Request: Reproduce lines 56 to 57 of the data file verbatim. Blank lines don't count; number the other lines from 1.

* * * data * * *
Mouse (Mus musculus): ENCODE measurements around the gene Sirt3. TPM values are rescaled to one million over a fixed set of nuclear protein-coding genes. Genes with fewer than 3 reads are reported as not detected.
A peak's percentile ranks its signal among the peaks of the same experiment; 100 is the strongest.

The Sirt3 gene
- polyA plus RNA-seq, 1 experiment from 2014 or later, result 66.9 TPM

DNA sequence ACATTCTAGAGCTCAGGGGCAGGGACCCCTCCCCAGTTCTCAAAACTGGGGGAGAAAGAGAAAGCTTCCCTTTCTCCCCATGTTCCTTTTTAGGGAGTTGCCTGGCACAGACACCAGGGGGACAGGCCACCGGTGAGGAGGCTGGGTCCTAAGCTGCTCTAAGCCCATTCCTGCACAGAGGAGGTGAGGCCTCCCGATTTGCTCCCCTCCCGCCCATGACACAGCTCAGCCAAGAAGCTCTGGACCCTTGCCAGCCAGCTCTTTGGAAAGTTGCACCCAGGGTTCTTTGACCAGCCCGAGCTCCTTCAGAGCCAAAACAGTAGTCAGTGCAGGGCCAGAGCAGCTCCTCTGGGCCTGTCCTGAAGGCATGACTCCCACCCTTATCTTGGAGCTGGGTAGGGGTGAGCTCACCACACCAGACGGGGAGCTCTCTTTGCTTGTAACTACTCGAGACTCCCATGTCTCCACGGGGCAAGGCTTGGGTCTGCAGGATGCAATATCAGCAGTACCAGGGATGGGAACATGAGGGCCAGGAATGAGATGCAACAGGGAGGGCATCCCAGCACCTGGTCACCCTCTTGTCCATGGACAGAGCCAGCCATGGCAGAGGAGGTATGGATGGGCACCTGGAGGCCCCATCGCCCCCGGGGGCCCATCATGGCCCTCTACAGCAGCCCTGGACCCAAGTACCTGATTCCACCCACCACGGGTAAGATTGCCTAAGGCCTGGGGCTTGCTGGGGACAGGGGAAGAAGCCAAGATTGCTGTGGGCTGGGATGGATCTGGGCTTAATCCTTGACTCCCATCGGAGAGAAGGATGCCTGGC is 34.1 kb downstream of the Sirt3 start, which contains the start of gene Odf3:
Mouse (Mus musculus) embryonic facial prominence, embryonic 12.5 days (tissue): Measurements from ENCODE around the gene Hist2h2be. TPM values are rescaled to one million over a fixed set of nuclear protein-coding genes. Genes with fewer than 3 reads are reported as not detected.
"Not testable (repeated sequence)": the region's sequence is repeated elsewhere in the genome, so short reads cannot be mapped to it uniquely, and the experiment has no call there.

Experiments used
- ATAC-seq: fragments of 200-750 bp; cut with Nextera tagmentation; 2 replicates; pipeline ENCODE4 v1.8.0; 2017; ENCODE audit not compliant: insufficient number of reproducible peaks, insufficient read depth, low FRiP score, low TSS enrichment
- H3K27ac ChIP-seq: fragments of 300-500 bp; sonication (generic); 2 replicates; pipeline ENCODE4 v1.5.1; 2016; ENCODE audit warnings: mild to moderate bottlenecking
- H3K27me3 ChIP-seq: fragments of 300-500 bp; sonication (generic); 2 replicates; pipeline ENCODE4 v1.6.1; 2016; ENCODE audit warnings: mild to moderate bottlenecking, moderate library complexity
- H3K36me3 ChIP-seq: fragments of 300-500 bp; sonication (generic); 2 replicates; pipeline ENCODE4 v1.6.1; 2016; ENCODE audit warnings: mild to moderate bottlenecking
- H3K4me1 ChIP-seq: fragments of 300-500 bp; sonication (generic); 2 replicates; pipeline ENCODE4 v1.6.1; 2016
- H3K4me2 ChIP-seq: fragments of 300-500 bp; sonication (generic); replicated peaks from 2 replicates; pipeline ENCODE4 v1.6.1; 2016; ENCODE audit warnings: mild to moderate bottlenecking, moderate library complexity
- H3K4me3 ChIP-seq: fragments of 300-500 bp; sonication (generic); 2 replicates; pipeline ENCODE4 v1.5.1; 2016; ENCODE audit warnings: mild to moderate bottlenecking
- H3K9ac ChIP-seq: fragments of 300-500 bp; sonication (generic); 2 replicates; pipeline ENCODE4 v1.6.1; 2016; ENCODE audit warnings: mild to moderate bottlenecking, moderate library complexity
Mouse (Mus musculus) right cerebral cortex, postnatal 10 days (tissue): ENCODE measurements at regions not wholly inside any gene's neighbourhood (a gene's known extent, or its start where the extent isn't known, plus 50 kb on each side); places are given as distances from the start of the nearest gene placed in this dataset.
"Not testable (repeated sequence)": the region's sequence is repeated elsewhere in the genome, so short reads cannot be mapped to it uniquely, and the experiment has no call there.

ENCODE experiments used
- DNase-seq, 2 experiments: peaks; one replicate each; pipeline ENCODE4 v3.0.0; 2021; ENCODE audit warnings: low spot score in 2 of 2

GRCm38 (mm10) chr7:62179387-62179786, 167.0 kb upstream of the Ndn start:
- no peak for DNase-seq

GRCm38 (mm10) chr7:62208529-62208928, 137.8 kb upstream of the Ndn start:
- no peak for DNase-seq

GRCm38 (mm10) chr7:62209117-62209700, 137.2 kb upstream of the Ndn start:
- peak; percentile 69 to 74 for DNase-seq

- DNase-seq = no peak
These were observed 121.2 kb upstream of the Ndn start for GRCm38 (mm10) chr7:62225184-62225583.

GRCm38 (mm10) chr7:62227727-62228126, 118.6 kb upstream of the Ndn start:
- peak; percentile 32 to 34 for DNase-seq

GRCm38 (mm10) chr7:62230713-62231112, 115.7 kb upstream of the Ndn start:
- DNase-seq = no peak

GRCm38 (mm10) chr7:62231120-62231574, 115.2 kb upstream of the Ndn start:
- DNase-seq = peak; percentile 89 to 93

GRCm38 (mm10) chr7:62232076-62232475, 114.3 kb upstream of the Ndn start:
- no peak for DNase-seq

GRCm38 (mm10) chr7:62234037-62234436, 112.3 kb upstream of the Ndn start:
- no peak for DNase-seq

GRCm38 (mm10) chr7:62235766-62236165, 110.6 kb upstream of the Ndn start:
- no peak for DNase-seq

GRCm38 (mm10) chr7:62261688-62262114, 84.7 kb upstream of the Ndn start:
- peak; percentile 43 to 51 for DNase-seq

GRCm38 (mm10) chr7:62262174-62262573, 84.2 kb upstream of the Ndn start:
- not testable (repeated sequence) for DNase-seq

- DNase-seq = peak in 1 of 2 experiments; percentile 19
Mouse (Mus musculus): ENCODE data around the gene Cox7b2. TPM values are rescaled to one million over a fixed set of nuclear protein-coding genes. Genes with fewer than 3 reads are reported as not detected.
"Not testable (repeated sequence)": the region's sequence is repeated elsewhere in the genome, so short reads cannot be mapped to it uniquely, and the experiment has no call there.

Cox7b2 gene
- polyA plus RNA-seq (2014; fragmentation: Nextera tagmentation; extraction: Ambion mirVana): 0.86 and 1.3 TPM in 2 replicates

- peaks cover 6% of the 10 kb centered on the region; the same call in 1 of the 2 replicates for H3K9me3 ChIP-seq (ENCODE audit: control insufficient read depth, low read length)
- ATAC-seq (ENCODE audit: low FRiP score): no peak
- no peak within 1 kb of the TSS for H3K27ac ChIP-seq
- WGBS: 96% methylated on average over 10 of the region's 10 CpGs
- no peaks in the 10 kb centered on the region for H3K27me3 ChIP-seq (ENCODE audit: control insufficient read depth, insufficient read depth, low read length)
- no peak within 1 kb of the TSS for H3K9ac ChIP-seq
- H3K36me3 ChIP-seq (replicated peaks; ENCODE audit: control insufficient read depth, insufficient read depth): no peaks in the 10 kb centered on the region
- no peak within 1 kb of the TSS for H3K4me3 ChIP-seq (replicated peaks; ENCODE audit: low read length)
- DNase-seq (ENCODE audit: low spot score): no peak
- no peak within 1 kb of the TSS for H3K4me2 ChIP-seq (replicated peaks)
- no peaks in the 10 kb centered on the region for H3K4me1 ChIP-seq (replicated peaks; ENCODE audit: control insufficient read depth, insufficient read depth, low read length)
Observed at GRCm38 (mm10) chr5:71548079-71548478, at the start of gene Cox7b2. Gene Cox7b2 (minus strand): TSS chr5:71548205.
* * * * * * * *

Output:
- H3K36me3 ChIP-seq (replicated peaks; ENCODE audit: control insufficient read depth, insufficient read depth): no peaks in the 10 kb centered on the region
- no peak within 1 kb of the TSS for H3K4me3 ChIP-seq (replicated peaks; ENCODE audit: low read length)